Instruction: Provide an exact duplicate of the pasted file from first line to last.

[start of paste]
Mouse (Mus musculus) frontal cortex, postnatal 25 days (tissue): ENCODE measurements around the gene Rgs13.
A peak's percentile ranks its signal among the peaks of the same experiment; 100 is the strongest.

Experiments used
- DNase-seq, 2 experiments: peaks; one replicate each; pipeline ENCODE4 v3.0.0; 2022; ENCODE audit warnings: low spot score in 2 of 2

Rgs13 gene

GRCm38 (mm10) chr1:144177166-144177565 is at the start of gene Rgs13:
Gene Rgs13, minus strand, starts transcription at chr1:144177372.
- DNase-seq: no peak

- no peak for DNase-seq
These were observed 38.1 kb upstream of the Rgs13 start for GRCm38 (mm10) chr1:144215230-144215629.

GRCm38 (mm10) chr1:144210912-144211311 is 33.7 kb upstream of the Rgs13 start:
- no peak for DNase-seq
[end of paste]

Mouse (Mus musculus) frontal cortex, postnatal 25 days (tissue): ENCODE measurements around the gene Rgs13.
A peak's percentile ranks its signal among the peaks of the same experiment; 100 is the strongest.

Experiments used
- DNase-seq, 2 experiments: peaks; one replicate each; pipeline ENCODE4 v3.0.0; 2022; ENCODE audit warnings: low spot score in 2 of 2

Rgs13 gene

GRCm38 (mm10) chr1:144177166-144177565 is at the start of gene Rgs13:
Gene Rgs13, minus strand, starts transcription at chr1:144177372.
- DNase-seq: no peak

- no peak for DNase-seq
These were observed 38.1 kb upstream of the Rgs13 start for GRCm38 (mm10) chr1:144215230-144215629.

GRCm38 (mm10) chr1:144210912-144211311 is 33.7 kb upstream of the Rgs13 start:
- no peak for DNase-seq